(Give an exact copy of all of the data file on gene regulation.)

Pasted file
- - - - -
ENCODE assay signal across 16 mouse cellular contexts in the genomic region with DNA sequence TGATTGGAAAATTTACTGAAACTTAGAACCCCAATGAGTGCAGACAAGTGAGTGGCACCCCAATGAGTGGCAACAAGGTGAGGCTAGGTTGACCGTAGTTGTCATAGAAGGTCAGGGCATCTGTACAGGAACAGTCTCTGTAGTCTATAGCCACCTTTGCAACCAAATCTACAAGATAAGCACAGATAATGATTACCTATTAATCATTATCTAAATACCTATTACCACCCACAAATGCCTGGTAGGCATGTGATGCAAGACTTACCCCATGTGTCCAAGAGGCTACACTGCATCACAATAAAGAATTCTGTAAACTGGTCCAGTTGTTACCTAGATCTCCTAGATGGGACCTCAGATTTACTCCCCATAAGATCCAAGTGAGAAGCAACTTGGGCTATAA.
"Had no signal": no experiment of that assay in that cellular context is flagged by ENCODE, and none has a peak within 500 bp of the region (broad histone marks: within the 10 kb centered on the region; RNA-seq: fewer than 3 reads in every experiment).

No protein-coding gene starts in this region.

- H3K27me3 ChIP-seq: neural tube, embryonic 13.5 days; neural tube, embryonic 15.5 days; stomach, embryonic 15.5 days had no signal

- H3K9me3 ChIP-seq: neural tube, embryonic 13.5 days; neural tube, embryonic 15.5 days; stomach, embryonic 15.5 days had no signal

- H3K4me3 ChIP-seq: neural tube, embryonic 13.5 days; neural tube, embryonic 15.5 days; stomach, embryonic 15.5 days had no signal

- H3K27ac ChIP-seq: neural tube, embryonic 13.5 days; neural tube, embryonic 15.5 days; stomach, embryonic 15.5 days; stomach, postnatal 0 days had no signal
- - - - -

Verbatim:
ENCODE assay signal across 16 mouse cellular contexts in the genomic region with DNA sequence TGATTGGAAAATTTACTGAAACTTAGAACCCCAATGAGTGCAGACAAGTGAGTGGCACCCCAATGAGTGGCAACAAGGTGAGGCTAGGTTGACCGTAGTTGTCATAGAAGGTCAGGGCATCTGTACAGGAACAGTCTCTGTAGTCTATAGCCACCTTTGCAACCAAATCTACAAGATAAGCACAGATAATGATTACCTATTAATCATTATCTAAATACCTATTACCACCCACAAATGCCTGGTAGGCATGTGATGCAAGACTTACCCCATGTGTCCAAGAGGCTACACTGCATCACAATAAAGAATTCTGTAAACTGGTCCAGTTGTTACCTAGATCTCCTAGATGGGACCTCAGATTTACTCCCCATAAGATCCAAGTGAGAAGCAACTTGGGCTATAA.
"Had no signal": no experiment of that assay in that cellular context is flagged by ENCODE, and none has a peak within 500 bp of the region (broad histone marks: within the 10 kb centered on the region; RNA-seq: fewer than 3 reads in every experiment).

No protein-coding gene starts in this region.

- H3K27me3 ChIP-seq: neural tube, embryonic 13.5 days; neural tube, embryonic 15.5 days; stomach, embryonic 15.5 days had no signal

- H3K9me3 ChIP-seq: neural tube, embryonic 13.5 days; neural tube, embryonic 15.5 days; stomach, embryonic 15.5 days had no signal

- H3K4me3 ChIP-seq: neural tube, embryonic 13.5 days; neural tube, embryonic 15.5 days; stomach, embryonic 15.5 days had no signal

- H3K27ac ChIP-seq: neural tube, embryonic 13.5 days; neural tube, embryonic 15.5 days; stomach, embryonic 15.5 days; stomach, postnatal 0 days had no signal